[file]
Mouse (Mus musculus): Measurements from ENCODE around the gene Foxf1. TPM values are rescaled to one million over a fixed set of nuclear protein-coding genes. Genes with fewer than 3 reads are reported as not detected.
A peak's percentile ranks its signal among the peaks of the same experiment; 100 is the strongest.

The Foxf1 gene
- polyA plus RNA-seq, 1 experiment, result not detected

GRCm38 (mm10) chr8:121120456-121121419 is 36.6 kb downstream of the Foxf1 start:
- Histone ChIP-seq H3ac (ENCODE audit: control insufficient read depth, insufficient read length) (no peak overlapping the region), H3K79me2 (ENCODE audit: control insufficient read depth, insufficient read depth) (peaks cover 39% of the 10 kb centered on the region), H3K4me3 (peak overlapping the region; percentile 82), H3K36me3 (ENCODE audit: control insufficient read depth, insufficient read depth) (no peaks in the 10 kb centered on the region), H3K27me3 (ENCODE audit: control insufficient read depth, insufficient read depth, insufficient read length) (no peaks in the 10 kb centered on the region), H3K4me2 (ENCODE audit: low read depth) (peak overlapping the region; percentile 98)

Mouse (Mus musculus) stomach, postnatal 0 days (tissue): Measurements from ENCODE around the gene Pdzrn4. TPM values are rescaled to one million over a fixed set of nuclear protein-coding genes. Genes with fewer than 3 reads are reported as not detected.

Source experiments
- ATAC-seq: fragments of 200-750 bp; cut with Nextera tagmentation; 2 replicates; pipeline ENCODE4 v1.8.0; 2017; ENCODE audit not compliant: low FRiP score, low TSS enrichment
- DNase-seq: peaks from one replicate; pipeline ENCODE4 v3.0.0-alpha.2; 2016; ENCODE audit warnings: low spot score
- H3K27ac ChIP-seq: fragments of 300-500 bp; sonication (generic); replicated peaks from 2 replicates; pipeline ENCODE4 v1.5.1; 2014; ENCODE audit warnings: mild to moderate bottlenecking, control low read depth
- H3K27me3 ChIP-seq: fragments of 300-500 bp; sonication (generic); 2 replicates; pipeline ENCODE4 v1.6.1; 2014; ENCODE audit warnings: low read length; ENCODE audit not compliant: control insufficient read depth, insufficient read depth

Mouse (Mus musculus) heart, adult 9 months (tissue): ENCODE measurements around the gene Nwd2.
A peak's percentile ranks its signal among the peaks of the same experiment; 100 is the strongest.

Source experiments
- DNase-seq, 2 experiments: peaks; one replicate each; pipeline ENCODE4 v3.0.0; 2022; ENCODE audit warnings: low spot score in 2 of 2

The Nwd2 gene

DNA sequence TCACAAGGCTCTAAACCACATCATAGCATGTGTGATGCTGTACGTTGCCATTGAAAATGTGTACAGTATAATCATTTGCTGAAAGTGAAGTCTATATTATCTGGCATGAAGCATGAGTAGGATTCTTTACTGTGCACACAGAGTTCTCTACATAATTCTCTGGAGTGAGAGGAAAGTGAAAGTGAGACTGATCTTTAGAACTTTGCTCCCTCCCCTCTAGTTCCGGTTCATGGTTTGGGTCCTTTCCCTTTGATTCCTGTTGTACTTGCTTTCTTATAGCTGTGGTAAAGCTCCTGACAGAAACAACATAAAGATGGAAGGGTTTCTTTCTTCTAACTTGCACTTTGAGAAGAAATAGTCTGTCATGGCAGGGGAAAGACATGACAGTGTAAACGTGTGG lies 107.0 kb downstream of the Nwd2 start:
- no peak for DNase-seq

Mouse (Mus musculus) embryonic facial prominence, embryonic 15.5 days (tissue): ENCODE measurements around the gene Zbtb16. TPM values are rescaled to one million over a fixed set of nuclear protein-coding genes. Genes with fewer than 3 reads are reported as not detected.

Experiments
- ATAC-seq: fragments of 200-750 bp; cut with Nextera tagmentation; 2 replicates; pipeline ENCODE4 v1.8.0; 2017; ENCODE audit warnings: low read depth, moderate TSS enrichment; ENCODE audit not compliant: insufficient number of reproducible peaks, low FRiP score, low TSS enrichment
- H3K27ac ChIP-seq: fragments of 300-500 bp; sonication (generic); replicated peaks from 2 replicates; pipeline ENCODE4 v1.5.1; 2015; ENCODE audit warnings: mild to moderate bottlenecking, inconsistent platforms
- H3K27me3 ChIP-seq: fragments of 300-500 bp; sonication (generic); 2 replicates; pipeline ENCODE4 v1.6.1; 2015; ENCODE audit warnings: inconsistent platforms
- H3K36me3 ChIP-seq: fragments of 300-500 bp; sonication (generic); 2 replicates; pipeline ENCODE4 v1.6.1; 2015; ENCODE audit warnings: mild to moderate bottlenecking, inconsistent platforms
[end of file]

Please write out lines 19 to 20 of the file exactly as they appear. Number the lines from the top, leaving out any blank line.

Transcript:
- no peak for DNase-seq

Mouse (Mus musculus) embryonic facial prominence, embryonic 15.5 days (tissue): ENCODE measurements around the gene Zbtb16. TPM values are rescaled to one million over a fixed set of nuclear protein-coding genes. Genes with fewer than 3 reads are reported as not detected.